• Worrying about what others think of you or that you’re not being treated with respect.

  • Being a perfectionist, afraid to look stupid, or worried about failure.

  • Not sharing your opinions, feelings, or thoughts because you’re afraid of being embarrassed.

  • Being a wallflower, trying to be inconspicuous or hide from being the center of attention.

  • Wanting to withdraw from others or shut people out.

  • Wanting to have the last word.

  • Uncontrollable blushing.

  • Losing your identity.

In addition, there are common behaviors that people do when they feel shame:

  • Keeping your head low and refusing to look people in the eye.

  • Keeping a poor posture and slumping your shoulders instead of standing straight.

  • Speaking in an overly quiet voice or stuttering when trying to speak.

  • Hiding from others.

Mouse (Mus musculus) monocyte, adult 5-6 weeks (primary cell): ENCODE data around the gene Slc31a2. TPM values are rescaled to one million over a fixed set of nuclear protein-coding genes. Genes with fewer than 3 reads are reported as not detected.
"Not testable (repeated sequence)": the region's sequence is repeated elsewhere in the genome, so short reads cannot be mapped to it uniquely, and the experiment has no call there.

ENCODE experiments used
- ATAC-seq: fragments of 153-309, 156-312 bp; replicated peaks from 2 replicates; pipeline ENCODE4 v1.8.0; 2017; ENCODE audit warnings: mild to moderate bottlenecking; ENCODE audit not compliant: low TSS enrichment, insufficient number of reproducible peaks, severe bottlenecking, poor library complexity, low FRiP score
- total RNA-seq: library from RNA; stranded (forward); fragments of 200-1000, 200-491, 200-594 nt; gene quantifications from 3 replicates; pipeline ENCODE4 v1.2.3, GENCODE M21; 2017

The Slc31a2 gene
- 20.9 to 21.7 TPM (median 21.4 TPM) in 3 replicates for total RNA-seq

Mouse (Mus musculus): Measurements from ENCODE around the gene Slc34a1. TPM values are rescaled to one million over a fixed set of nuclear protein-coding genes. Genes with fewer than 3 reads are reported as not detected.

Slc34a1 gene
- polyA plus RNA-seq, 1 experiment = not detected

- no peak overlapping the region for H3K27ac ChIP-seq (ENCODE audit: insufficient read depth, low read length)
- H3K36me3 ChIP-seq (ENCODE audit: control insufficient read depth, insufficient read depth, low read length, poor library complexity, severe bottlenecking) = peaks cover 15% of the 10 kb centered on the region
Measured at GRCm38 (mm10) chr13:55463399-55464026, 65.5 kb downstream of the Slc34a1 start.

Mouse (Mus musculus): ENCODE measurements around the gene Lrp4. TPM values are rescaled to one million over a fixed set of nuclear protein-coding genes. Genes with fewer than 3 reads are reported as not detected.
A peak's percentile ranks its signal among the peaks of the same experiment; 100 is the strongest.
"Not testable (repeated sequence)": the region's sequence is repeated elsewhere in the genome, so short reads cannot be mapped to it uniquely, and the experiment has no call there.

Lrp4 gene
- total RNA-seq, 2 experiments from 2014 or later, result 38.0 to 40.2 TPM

• Feeling unable to move (i.e. being “frozen” or “rooted to the spot”).

  • Being unable to act spontaneously.

  • Crying.

If living with shame has caused significant challenges in your life, preventing you from meeting core needs like self-esteem, hopefulness, friendship, intimacy, and productivity, you may want to seek professional help.

What Does Therapy for Shame Look Like?

How Therapy Can Help heal Shame

In an effort to escape your shame, you may have developed harmful coping mechanisms, such as projecting blame onto other people, hurting other people, or using substances more than you’d like. A therapist who understands the negative impact of shame can guide you on a better path, allowing you to explore your feelings in a safe space and develop healthy coping mechanisms that complement your personal growth.